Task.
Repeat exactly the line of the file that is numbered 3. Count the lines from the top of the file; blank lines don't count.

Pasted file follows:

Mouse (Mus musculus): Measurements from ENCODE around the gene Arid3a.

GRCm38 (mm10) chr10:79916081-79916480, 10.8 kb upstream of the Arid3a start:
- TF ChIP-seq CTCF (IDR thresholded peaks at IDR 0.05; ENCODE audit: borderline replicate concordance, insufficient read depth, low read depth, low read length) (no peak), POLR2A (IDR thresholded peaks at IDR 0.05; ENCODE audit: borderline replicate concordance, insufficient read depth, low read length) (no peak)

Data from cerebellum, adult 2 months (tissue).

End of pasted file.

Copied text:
- TF ChIP-seq CTCF (IDR thresholded peaks at IDR 0.05; ENCODE audit: borderline replicate concordance, insufficient read depth, low read depth, low read length) (no peak), POLR2A (IDR thresholded peaks at IDR 0.05; ENCODE audit: borderline replicate concordance, insufficient read depth, low read length) (no peak)